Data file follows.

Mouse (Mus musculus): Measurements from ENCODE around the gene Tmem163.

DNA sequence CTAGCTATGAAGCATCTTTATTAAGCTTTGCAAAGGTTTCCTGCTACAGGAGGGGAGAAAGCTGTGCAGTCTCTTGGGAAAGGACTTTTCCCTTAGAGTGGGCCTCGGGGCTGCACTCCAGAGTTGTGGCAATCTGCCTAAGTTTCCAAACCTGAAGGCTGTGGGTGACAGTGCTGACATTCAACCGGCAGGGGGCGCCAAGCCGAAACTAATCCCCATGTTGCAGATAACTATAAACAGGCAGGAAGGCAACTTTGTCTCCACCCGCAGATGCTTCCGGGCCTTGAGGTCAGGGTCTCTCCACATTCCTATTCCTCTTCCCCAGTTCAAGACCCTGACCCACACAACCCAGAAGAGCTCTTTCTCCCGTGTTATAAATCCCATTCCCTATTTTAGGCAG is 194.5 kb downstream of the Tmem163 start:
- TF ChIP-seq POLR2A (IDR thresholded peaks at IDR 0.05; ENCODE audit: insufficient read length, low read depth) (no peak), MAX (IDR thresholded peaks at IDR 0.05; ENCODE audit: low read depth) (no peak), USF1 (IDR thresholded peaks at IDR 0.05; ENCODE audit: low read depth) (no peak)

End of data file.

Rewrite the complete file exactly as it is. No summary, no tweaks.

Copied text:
Mouse (Mus musculus): Measurements from ENCODE around the gene Tmem163.

DNA sequence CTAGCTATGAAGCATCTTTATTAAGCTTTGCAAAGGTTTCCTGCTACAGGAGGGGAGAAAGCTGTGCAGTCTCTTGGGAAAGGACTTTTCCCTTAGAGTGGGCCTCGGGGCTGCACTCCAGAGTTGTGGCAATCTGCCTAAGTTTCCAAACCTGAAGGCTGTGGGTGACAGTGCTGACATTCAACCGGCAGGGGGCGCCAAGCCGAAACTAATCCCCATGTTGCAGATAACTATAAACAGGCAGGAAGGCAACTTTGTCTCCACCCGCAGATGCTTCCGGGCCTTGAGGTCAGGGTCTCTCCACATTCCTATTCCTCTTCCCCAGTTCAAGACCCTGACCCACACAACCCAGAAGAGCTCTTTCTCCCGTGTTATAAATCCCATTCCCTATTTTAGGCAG is 194.5 kb downstream of the Tmem163 start:
- TF ChIP-seq POLR2A (IDR thresholded peaks at IDR 0.05; ENCODE audit: insufficient read length, low read depth) (no peak), MAX (IDR thresholded peaks at IDR 0.05; ENCODE audit: low read depth) (no peak), USF1 (IDR thresholded peaks at IDR 0.05; ENCODE audit: low read depth) (no peak)